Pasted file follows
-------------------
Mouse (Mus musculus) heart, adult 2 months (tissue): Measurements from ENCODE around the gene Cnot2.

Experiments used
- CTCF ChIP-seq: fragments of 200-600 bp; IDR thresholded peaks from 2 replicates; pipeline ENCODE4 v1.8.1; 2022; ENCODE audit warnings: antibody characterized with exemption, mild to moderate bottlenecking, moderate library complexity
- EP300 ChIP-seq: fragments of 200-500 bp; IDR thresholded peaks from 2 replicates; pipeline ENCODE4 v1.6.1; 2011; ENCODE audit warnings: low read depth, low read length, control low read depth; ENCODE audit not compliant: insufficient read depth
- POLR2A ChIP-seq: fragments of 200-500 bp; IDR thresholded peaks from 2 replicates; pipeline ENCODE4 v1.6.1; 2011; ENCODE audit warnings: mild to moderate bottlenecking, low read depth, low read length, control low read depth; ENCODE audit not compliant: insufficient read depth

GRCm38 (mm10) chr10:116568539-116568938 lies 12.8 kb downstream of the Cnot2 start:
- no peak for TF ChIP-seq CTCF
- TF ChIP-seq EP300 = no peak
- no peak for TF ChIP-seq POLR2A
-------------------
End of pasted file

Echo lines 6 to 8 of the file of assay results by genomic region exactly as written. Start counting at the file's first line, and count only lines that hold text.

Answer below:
GRCm38 (mm10) chr10:116568539-116568938 lies 12.8 kb downstream of the Cnot2 start:
- no peak for TF ChIP-seq CTCF
- TF ChIP-seq EP300 = no peak